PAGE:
It appears that the most likely opponent of the new supercarrier Enterprise will be China. The most consistent opponents of the starship Enterprise are the Klingons and Romulans. Any similarities between the enemies of the two Enterprises?

Well, in the original series, a lot of people drew parallels between the Klingons and the Russians, and the Chinese and the Romulans. That having been said, I'd hesitate to say that China is the "most likely" opponent of the new supercarrier. The U.S. Navy is concerned about China because it is a stressing case, mostly because our commitments to our allies in the Pacific mean that any conflict with China will be a home game for them and an away game for us. But if you look at how CVNs have historically been used, you'll see that they got a lot of use conducting combat operations without ever having to fight "the big one." Just in the last two decades, you have Iraq (a couple of times), the Balkans, and Afghanistan, plus humanitarian assistance and disaster relief ops in Haiti, Indonesia, Pakistan, and a host of other places. Carriers are just useful things to have whenever you might want to have an airfield nearby but don't happen to have one.

The starship Enterprise has changed from the original 1960s vessel to the ship in the 2009 movie -- just as the U.S. Navy's Enterprise began as an 18th century sailing ship and will now be a nuclear-powered supercarrier. What does this say about the evolution of naval technology in both science fiction and real life?

I think it says a couple of things. For technology in general, Star Trek has always influenced the real world, and in turn has been influenced by it. In the original Star Trek series, we see the precursors of flip phones and wireless earpieces and handheld computers. All devices we had seen in science fiction before, more or less, but Star Trek was in a unique position to influence a generation of engineers who were actually going to build those devices. The real world influenced Star Trek, too. What seemed futuristic in 1965 is at best quaint today, so when Star Trek: Enterprise hit the airwaves in 2001, the producers were faced with the difficult task of making the old Enterprise impressive without overshadowing her distinguished-but-outdated descendent.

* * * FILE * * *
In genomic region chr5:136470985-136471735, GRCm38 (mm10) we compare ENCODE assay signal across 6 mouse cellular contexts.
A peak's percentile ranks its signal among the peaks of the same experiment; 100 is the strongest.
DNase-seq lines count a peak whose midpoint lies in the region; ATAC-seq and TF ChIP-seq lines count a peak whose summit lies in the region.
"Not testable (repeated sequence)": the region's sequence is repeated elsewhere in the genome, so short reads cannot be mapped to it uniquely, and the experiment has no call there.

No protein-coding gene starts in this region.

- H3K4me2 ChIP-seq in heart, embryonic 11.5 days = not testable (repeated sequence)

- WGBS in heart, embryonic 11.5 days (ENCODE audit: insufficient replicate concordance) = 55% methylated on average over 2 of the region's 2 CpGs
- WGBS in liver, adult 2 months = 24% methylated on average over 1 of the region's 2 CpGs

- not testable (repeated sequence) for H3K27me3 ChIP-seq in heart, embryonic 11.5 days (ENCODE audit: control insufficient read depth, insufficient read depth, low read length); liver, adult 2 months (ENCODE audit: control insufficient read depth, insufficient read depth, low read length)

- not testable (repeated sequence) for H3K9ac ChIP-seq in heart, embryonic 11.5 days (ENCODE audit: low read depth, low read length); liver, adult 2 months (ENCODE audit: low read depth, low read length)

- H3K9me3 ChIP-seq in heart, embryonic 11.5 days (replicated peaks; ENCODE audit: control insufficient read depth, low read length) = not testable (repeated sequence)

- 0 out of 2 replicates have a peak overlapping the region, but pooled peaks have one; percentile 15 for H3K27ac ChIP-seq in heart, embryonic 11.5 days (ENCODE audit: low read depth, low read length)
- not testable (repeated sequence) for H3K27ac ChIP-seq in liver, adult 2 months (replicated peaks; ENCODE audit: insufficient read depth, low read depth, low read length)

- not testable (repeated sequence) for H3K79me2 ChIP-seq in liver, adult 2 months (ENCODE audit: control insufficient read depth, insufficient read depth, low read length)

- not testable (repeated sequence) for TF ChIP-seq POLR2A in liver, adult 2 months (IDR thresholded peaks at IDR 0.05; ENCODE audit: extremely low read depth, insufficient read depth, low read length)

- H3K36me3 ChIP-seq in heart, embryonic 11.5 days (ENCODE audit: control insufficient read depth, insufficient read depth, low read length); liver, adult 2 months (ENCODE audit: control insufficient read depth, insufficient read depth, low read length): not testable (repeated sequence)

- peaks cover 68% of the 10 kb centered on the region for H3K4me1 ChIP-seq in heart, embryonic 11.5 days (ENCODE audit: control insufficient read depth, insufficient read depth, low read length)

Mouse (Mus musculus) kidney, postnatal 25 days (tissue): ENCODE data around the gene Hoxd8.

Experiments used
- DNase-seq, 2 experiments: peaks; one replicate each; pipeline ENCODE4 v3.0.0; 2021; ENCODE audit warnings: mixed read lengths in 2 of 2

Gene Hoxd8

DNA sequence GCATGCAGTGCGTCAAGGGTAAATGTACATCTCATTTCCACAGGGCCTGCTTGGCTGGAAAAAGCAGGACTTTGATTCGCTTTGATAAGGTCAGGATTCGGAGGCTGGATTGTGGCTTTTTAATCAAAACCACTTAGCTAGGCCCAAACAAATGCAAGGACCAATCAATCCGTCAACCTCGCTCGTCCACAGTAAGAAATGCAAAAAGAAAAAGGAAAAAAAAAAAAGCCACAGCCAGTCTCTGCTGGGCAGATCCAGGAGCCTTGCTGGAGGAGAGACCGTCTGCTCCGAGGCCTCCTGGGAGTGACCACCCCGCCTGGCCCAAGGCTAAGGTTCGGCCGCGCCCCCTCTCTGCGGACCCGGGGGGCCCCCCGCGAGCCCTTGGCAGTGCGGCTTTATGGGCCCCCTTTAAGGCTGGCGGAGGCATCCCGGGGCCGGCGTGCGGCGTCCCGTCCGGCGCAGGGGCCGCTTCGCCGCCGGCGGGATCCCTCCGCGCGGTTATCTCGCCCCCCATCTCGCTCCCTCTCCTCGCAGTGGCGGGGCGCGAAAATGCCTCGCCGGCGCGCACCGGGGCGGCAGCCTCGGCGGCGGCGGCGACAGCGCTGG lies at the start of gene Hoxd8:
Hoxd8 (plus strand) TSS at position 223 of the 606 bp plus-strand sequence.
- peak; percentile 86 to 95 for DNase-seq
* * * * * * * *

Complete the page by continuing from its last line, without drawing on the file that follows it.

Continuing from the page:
For naval technology, I would suggest that both the CVNs and the starships demonstrate the importance of modularity. A lot is made over the various modular warship designs, such as the German MEKO, the Danish StanFlex, and the U.S. Littoral Combat Ship (LCS), but the first truly modular warship design was the aircraft carrier. An aircraft carrier's entire weapons complement, with the exception of some of the point defense weapons, is its airplanes. Need to upgrade? Fly the old airplanes off, and fly some new airplanes on. The five generations of aircraft that CVN-65 operated is part of the reason why the recently retired Enterprise lasted so long. You can't exactly fly the electronics of an aircraft carrier off the ship, but they get replaced fairly regularly, too. I had a chance to visit the aircraft carriers John C. Stennis in 1999 and 2004, and the Carl Vinson in 2001 and 2003. It was amazing how much changed in the Combat Direction Center and in the Tactical Flag Command Center on each ship between my trips.

In Star Trek, the modularity is less obvious but it's there. Ever wonder why the bridge of the Enterprise kept changing for each movie? We all know the real reason is that they built a new set each time, but the explanation given by the geeks working on the show -- my heroes Rick Sternbach, Mike Okuda, Andrew Probert, and the rest -- is that it may be the same ship, but it's a different bridge. The bridge is just a module that plugs into the top of the saucer section. And by the time we get to Star Trek: The Next Generation, the control panels are all user-programmable displays.

The U.S. Navy hasn't quite gotten there with the software, or with command space modules, although they are trying hard to do this with the LCS. But in other ways, a modern aircraft carrier is actually more sophisticated than anything we have seen on Star Trek. As I said above, a CVN isn't just an airport -- it's the hub of a sophisticated command and control network, a place where sensor and intelligence data from a variety of warfare domains is fused into an operational picture covering thousands of square miles, maintaining situational awareness of hundreds of entities that could be friendly, hostile, neutral, or unknown. The real limit in this case is the operators, not the equipment. We never really see anything like that in Star Trek.